This week for Video Game Tuesday I’m looking at who I want to see in the newly announced continuation of Nintendo’s best fighting game. It’s all about Newcomers I Want In The Next Smash Bros!
Isaac (Golden Sun): I’ve been wanting Isaac in the series since before Melee came out, but the fact he’s only appeared as an Assist Trophy is nearly criminal. He has so many different moves with his Psy powers and is perfect for a game like Smash Bros since he can mix it up with some melee abilities. Summoning could easily be his Final Smash if they decide to keep that as a thing in this version of the game.
Son Goku (Dragonball): If even Funimation is asking for Goku to be added to the next Smash Bros, you know it probably ought to happen. I mean with characters like Mega Man, Ryu or even Cloud getting into the game, having everyone’s favorite Saiyan in the next installment would be perfect. I can just imagine him slamming a massive Spirit Bomb into the stage for a Final Smash.
Velvet Crowe (Tales of Berseria): I know that Bandai Namco helped out with the last installments of the game, so letting them pick a character from their RPG series would be awesome as a thank you. Velvet being the first solo Female lead would make an excellent addition to the roster with her various Therion skills and Martial abilities. Any of her Mystic Artes could easily become her Final Smash, or even just making it a powered up version where she uses her Therion abilities for like 20 seconds for increased damage would be cool as well. And let’s be honest, we could use more female characters in the next Smash game.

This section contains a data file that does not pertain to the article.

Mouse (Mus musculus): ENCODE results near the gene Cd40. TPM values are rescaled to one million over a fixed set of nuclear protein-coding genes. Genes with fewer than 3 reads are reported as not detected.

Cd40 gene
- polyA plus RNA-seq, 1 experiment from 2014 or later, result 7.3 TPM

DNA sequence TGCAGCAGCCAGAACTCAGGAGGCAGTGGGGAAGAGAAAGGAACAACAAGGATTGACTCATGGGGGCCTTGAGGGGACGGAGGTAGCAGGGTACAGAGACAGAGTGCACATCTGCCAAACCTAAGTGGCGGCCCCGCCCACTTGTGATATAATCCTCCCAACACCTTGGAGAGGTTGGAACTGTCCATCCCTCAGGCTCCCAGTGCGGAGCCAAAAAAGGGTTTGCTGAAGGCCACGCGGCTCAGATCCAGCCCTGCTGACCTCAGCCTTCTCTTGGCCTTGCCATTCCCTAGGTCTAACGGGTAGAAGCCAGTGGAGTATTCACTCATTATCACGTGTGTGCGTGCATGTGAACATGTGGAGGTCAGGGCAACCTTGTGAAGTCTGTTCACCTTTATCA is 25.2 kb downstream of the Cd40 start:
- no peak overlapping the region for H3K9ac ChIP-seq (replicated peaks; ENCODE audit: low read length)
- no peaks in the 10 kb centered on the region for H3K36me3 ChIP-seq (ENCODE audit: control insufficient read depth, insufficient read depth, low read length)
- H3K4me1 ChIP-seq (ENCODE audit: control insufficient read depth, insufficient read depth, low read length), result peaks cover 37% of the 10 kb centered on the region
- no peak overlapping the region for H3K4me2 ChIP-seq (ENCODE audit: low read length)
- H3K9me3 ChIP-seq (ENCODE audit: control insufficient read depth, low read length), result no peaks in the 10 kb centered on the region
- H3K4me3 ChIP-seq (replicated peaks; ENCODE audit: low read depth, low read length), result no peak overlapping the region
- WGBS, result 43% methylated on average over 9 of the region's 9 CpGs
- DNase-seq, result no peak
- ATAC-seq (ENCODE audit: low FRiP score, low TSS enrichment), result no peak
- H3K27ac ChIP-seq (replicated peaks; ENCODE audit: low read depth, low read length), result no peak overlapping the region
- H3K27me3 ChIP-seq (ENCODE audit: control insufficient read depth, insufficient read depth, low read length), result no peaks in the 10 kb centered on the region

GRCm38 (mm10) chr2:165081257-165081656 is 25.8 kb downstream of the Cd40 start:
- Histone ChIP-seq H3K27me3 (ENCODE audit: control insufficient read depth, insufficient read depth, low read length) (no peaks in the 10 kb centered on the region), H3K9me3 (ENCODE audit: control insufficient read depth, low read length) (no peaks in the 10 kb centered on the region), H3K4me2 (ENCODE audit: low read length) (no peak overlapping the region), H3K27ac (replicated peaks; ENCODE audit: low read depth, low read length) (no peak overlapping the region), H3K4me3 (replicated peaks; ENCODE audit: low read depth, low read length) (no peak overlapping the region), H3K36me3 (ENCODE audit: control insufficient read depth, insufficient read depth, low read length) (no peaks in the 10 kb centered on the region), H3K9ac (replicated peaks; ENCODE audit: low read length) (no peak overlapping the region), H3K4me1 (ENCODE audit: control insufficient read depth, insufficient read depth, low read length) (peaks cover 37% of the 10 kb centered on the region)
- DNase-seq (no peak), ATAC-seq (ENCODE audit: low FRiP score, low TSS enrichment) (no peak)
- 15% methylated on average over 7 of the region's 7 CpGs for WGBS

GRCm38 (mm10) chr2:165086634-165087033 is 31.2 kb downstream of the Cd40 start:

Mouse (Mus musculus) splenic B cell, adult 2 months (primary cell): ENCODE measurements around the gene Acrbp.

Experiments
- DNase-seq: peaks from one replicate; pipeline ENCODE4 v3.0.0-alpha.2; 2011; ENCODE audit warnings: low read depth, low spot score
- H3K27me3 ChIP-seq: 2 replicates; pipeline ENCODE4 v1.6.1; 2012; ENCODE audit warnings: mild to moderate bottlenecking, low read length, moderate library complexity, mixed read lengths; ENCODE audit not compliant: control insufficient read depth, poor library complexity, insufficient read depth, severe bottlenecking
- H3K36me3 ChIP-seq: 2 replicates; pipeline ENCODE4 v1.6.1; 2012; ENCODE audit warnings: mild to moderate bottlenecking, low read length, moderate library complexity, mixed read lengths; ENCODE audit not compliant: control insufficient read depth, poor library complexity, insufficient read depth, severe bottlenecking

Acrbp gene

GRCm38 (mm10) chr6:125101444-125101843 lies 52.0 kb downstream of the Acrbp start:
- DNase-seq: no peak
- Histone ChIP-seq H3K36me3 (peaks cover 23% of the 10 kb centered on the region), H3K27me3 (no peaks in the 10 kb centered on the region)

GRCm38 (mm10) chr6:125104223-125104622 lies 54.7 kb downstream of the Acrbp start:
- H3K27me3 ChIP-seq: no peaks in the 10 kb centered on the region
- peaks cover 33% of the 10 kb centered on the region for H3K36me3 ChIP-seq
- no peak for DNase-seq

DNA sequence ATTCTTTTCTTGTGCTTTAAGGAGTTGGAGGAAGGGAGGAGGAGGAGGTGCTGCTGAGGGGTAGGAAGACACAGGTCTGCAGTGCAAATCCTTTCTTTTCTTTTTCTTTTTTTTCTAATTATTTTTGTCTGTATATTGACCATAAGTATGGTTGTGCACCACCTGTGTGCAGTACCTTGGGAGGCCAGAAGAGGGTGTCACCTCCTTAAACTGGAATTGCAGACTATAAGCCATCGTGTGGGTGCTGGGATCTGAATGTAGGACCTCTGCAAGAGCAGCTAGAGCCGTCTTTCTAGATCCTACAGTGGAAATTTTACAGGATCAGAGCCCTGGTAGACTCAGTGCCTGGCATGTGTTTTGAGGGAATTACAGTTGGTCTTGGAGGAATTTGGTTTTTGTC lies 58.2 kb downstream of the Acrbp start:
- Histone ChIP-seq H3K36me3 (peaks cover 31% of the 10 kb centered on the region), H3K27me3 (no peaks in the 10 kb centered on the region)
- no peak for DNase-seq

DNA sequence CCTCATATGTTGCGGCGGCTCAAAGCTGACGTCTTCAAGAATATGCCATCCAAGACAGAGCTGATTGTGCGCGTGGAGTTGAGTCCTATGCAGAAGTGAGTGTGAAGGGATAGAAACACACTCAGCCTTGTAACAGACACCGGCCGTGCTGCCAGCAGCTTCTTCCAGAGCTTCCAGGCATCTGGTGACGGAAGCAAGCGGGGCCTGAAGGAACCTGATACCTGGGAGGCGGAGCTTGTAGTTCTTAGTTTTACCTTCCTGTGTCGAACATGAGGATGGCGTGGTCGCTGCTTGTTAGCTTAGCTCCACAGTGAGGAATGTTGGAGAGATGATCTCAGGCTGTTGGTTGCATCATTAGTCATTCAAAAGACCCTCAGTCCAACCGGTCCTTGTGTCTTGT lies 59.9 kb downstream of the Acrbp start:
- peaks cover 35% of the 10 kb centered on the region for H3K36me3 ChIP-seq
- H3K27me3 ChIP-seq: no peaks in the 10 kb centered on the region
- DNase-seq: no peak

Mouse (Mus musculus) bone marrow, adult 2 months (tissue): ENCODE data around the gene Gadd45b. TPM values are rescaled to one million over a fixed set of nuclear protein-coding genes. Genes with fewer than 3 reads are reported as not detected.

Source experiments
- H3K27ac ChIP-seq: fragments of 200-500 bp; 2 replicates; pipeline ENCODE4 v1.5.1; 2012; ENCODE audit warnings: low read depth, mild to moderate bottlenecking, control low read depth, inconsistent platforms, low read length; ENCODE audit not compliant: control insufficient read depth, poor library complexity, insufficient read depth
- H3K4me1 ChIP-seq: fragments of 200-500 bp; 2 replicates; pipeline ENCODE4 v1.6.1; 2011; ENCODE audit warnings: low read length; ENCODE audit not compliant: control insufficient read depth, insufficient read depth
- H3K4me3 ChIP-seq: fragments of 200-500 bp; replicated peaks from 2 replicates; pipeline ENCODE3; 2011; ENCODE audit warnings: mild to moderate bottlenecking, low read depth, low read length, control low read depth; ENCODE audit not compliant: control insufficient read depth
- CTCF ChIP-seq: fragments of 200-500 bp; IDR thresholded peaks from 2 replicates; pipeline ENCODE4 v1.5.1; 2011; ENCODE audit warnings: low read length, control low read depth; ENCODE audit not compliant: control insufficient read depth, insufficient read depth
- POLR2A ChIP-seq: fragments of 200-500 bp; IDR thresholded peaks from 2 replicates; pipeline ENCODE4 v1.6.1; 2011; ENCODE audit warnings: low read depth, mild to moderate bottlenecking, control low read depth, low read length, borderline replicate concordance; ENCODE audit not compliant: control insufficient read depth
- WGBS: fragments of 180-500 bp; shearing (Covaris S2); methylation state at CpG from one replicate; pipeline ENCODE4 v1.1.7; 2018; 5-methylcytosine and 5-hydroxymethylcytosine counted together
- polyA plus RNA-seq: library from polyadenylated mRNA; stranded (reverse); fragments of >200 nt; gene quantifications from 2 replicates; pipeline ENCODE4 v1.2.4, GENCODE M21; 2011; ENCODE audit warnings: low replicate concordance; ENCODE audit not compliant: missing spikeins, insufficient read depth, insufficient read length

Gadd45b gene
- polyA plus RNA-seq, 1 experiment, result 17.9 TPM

Banjo and Kazooie (Banjo-Kazooie): I loved the Banjo-Kazooie games and frankly they’d make an awesome addition to the Smash roster. I have no clue what they’d use as a Final Smash, other than some sort of Mumbo transformation.
Real curveballs I never really expect to happen:
Someone from the TYPE-MOON franchises: Any of the multitude of characters of the Nasuverse might be fun to play in a Smash Game. It’d probably end up being Artoria, because of course it would. But I can always hope for Tamamo no Mae, Ryougi Shiki, or Arcueid right? Noble Phantasm’s would be perfect fits for awesome Final Smash abilities.
Nightmare (Soulcalibur): I don’t really want to see Nightmare in a Smash Bros game, but if it was anyone from the Soul series it’d probably be him. Please choose one of the above though Nintendo if you are actually reading this and seriously considering these character suggestions.